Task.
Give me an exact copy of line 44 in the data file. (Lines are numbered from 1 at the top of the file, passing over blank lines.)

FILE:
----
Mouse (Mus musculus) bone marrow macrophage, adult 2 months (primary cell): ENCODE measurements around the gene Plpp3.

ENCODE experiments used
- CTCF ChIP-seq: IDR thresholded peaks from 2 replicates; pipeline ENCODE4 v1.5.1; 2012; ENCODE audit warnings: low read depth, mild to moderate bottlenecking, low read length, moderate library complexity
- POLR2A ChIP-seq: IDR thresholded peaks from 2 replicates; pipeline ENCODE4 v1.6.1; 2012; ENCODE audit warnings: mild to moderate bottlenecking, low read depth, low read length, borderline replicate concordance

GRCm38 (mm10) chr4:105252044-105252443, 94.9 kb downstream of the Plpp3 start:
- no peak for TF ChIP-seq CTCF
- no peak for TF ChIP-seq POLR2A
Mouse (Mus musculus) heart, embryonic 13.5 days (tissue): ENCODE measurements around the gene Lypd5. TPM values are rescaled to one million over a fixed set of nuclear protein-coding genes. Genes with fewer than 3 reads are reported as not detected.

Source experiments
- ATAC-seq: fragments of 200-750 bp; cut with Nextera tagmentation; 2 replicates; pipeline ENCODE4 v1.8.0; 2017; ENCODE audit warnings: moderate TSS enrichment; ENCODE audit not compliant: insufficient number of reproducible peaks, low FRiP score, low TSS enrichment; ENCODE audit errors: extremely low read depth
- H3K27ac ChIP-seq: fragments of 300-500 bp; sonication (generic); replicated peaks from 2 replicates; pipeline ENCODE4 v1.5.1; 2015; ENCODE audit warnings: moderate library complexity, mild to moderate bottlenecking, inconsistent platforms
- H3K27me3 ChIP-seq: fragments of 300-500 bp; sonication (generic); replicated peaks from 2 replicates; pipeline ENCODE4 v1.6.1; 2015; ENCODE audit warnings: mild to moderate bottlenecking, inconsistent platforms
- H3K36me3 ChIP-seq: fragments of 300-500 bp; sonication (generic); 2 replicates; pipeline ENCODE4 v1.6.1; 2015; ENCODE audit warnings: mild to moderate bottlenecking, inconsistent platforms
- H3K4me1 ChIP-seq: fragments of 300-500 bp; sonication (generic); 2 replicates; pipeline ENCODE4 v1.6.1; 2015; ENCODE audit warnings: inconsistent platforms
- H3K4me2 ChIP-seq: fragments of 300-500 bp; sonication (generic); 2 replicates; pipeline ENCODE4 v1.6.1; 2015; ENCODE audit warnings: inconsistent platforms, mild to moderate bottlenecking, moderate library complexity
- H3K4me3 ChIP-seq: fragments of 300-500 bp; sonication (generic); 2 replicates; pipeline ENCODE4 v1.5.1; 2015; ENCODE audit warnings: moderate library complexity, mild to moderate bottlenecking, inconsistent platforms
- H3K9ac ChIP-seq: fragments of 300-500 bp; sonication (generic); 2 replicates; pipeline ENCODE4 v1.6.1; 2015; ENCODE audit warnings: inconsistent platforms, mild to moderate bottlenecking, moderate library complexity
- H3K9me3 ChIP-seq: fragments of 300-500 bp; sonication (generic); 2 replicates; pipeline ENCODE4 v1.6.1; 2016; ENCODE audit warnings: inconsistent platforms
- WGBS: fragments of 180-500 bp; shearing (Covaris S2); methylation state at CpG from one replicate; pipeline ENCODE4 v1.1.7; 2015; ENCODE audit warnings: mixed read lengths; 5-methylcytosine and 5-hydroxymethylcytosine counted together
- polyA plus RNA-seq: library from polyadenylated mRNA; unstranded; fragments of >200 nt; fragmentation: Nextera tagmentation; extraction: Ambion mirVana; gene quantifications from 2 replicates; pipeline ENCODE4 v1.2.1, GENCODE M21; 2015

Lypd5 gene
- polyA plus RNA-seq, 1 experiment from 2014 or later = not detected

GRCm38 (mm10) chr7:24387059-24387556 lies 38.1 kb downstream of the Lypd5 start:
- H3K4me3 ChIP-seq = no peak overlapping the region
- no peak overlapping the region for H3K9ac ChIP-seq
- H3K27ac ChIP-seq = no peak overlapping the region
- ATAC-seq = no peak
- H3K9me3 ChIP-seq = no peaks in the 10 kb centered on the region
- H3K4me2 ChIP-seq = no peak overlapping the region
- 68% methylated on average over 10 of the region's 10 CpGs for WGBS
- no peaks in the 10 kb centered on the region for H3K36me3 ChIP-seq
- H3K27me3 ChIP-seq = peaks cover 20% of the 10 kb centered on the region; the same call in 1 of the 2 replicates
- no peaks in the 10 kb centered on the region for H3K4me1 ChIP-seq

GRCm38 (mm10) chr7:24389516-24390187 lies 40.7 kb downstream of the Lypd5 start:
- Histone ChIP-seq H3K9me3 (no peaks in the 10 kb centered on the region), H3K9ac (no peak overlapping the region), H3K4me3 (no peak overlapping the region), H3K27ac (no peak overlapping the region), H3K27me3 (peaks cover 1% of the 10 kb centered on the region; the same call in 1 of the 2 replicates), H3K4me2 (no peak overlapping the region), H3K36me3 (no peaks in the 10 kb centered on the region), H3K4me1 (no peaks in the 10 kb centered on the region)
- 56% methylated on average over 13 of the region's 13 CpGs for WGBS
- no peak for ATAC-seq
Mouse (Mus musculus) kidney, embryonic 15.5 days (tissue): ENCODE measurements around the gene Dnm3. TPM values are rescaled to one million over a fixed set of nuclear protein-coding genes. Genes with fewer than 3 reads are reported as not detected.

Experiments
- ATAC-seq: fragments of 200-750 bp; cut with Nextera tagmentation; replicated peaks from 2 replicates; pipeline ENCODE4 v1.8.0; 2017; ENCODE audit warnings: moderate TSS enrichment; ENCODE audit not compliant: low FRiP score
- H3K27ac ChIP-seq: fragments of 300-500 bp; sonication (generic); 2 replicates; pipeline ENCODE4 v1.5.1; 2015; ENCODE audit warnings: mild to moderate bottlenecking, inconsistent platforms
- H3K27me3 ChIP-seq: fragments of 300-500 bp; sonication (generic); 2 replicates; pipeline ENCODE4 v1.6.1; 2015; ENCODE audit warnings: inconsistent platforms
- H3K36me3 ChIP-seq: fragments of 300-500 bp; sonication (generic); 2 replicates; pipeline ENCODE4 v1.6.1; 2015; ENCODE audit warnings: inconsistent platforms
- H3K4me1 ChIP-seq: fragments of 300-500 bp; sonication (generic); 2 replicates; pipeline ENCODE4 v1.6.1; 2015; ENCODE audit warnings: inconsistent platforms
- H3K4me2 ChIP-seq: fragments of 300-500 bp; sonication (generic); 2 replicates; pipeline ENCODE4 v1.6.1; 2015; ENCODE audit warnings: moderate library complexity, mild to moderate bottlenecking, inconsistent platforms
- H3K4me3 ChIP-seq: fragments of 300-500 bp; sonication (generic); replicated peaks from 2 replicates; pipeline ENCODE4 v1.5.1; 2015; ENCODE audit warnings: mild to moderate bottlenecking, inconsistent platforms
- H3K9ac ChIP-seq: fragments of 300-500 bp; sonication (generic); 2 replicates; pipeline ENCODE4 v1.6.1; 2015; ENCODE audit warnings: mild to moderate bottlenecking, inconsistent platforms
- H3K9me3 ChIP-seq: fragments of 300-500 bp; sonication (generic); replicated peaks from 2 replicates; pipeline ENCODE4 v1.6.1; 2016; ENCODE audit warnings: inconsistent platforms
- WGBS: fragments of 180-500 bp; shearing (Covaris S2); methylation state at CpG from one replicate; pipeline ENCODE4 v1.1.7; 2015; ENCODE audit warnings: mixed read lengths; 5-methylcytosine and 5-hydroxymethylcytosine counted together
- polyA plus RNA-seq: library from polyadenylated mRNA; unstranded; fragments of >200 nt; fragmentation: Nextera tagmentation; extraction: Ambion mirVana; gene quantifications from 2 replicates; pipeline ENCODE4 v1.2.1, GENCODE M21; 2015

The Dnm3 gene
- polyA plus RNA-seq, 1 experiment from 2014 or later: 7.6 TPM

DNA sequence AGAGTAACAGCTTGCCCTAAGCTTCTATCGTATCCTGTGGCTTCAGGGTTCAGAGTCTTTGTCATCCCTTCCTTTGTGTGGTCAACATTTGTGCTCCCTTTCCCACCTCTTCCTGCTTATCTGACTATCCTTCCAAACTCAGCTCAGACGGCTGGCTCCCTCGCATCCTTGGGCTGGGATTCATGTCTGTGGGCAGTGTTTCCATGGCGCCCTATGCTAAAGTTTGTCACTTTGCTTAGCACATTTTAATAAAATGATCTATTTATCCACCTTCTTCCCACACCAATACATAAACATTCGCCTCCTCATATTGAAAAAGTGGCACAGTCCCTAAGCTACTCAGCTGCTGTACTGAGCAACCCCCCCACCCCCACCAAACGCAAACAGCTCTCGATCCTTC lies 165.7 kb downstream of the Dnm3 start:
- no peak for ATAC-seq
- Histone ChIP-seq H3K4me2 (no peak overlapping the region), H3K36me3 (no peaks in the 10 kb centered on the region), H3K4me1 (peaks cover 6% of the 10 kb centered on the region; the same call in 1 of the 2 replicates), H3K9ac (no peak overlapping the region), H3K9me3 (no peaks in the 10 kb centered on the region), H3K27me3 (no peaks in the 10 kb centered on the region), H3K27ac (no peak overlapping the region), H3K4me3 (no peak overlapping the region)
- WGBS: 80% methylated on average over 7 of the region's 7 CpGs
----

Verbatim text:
- H3K4me1 ChIP-seq: fragments of 300-500 bp; sonication (generic); 2 replicates; pipeline ENCODE4 v1.6.1; 2015; ENCODE audit warnings: inconsistent platforms